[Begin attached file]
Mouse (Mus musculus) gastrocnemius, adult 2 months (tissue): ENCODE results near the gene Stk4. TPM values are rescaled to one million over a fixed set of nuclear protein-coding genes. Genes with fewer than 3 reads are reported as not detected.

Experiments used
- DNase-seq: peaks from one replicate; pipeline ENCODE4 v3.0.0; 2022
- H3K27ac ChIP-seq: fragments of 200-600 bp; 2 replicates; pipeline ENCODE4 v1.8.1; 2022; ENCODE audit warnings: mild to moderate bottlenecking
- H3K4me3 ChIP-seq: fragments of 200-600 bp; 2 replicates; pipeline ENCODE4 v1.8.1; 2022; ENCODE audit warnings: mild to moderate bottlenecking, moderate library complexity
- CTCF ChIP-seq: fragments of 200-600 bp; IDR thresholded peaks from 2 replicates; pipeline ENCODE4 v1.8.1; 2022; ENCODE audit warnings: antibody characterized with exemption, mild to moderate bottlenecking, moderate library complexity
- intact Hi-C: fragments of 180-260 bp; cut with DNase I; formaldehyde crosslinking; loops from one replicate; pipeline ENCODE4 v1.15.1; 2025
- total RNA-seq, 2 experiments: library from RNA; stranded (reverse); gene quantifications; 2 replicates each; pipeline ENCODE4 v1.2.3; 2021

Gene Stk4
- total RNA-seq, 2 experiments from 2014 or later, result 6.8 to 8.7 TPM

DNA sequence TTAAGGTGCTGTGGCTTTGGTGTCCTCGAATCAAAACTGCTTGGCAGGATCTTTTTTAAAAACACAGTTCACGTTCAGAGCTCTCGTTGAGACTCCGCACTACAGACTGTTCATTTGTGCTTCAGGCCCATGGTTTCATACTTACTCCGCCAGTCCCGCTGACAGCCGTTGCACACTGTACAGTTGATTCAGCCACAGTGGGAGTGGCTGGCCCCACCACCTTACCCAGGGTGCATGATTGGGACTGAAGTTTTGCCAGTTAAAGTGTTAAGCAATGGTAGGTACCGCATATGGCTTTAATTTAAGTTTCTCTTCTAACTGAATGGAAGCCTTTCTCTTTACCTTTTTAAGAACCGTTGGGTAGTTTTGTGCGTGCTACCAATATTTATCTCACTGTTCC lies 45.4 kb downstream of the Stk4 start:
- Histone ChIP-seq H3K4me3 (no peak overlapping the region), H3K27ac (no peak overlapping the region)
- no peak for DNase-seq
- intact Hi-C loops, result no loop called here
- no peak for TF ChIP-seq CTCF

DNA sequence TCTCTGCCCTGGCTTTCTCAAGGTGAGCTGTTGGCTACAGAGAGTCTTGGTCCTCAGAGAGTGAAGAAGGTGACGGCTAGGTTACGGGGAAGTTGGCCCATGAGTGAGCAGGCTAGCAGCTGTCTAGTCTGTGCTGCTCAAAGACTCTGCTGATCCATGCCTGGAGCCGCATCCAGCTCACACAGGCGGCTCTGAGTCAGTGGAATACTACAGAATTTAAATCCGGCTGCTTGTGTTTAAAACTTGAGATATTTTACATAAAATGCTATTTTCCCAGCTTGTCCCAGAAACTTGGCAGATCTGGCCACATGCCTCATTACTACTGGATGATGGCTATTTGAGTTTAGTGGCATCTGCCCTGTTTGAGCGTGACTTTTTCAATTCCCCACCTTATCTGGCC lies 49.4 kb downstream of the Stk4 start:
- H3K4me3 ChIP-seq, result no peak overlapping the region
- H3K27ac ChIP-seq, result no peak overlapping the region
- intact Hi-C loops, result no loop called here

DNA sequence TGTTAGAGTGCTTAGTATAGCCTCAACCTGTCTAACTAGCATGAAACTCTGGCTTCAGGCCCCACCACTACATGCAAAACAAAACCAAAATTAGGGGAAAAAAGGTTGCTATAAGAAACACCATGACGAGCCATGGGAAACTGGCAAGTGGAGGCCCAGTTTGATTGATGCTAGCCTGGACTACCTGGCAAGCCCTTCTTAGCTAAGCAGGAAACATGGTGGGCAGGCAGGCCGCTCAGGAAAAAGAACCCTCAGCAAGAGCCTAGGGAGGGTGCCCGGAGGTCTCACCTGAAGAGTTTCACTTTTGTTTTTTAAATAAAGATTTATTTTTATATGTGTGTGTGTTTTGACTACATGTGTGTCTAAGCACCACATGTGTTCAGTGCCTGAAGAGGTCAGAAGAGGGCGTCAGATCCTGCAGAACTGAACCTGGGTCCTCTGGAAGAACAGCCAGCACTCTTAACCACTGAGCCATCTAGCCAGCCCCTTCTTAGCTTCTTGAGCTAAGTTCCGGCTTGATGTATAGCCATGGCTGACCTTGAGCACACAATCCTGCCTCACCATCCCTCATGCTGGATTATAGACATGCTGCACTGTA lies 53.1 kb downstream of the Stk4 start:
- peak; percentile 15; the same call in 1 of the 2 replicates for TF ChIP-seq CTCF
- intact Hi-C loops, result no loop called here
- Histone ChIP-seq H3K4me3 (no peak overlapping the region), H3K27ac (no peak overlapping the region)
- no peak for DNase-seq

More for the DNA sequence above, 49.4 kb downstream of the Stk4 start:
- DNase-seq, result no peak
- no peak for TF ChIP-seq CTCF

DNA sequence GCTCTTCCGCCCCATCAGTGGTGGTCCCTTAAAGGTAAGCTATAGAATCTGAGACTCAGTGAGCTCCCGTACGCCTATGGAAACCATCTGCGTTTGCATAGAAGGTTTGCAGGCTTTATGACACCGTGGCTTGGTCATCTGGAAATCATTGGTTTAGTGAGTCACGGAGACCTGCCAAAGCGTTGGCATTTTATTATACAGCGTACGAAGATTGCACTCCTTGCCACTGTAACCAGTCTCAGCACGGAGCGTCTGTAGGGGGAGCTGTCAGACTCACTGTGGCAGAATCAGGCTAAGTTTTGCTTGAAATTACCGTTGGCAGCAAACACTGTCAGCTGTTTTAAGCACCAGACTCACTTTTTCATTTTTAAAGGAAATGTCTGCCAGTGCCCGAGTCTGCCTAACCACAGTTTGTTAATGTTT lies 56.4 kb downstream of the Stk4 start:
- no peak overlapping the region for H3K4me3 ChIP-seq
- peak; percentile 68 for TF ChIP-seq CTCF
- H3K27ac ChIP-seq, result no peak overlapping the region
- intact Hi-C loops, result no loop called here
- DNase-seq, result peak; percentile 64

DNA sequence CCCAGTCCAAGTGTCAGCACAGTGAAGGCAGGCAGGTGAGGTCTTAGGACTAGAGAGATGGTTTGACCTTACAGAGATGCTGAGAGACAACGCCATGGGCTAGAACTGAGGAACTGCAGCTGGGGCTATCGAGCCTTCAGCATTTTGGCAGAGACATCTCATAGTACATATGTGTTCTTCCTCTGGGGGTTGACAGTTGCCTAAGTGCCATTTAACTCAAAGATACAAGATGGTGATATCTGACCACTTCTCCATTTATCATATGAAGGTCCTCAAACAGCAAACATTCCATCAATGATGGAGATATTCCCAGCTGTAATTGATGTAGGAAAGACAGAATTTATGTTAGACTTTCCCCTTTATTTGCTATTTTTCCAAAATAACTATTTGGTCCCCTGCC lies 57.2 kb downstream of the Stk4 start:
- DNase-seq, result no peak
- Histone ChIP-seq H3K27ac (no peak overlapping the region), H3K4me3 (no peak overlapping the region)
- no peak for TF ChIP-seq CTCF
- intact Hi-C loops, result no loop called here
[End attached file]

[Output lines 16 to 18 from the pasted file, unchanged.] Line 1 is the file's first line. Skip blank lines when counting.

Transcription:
DNA sequence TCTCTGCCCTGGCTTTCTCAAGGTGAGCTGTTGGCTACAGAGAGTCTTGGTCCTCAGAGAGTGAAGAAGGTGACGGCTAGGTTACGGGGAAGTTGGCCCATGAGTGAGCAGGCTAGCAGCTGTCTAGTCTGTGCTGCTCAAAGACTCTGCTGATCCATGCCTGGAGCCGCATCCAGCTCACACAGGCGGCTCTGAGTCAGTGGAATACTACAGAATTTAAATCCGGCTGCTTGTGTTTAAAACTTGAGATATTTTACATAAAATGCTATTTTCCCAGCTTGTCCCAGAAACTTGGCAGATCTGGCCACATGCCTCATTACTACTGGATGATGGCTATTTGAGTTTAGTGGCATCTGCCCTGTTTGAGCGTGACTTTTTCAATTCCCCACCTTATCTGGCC lies 49.4 kb downstream of the Stk4 start:
- H3K4me3 ChIP-seq, result no peak overlapping the region
- H3K27ac ChIP-seq, result no peak overlapping the region